When the air suspension fails the effects can be startling beyond what
happens with an ordinary coil spring suspension system. Because these
systems can adjust the suspension to three different ride heights another
computer control system is required. This complex suspension control system
is added to vehicles that are already over-burdened with software and
Air suspension failures may range from delays while the system tries to
figure out if the car is level to truly life-threatening defects. At Norman
Taylor & Associates we interview consumers every day who are trying
to cope with cars and trucks that just can’t be repaired who may
have recourse under the
California Lemon Law. An example on the scary side occurred to one of our clients recently.
While driving on the freeway in the fast lane both right side elements
of the air suspension sagged to the lowest ride height. Without warning
the consumer was trying to drive a car that was leaning to the right.
Just getting it over to the side of the freeway safely was more excitement
than any one needs.
You might be surprised at how many models have an air suspension system
installed. The following is a partial list. Not all manufacturers have
air suspension systems on some of their models. As you can see, it is
more often in use on higher end vehicles.
- Rolls Royce
- Mercedes Benz
- Land Rover
The kinds of failure are fairly predictable. At the heart of the air suspension
system is a rubber airbag or bladder. Air bag or air strut failure is
usually caused by wet rot, due to old age, or moisture within the air
system that damages it from the inside. Air ride suspension parts may
fail because rubber dries out. Punctures to the air bag may be caused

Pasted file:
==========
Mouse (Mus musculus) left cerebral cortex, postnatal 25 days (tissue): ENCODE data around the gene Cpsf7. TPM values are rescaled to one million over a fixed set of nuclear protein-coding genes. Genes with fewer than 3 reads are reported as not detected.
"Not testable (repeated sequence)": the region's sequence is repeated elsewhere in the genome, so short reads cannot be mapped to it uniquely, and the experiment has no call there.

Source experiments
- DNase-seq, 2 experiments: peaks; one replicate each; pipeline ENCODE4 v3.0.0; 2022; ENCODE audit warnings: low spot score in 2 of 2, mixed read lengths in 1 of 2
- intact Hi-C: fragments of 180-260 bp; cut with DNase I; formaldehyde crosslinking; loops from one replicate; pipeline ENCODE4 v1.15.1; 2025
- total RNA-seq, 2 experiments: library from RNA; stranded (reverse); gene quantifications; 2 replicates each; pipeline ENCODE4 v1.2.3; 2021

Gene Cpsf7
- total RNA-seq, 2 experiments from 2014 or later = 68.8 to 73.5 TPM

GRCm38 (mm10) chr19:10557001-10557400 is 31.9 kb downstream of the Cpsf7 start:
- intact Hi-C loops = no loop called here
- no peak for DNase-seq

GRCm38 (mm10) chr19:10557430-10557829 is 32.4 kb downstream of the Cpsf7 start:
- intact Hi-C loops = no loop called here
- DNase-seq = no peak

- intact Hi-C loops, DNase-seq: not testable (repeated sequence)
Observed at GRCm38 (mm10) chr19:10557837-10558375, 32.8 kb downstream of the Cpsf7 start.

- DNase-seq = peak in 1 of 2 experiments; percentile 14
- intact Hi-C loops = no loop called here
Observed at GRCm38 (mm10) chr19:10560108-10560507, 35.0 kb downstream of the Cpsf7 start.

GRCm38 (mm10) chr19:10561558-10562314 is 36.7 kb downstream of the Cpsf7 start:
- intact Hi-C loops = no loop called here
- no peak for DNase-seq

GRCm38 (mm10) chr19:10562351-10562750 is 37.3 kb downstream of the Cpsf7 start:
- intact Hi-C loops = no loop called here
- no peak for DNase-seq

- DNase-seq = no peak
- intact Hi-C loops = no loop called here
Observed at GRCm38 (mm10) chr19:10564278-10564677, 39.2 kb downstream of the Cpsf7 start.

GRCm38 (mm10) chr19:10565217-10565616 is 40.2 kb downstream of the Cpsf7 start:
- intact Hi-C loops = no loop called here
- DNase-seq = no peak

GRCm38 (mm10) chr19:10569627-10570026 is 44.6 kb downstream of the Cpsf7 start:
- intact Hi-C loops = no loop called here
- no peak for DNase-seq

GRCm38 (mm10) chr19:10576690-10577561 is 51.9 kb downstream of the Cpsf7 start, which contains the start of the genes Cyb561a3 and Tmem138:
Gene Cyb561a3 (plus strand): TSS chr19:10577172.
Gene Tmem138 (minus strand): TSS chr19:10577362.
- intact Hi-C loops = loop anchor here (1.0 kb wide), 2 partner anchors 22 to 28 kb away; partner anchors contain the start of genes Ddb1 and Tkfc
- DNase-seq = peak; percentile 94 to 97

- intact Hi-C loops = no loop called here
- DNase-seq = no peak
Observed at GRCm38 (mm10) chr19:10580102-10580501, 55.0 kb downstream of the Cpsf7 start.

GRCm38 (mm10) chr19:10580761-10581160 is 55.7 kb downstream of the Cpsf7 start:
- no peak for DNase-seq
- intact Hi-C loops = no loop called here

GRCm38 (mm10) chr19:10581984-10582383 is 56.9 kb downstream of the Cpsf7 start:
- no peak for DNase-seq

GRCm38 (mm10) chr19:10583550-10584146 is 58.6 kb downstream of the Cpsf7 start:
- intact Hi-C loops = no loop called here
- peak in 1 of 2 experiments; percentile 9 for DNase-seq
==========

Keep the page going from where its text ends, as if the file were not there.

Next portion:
from debris on the road.
Air line failure is a failure of the tubing which connects the air bags
or struts to the rest of the air system. This usually occurs when the
air lines, which must be routed to the air bags through the chassis of
the vehicle, rub against a sharp edge of a chassis member or a moving
suspension component, causing a hole to be formed.
Compressor failure is primarily due to leaking air springs or air struts.
Note: To date this is the defect we have seen most often with lemon cars.
The compressor will burn out trying to maintain the correct air pressure
in a leaking air system. Compressor burnout may also be caused by moisture
from within the air system coming into contact with its electronic parts.
This list is by no means everything that can happen. For example, as noted
earlier, the chances that a software error can cause serious problems,
has to be included.
We see it over and over, technology for the sake of technology, because
it is a cool thing to do and gives the maker and opportunity to one-up
the competition gets out of hand. It is too early to know whether this
is a technology that is here to stay or just one of the technological
flavors of the model year.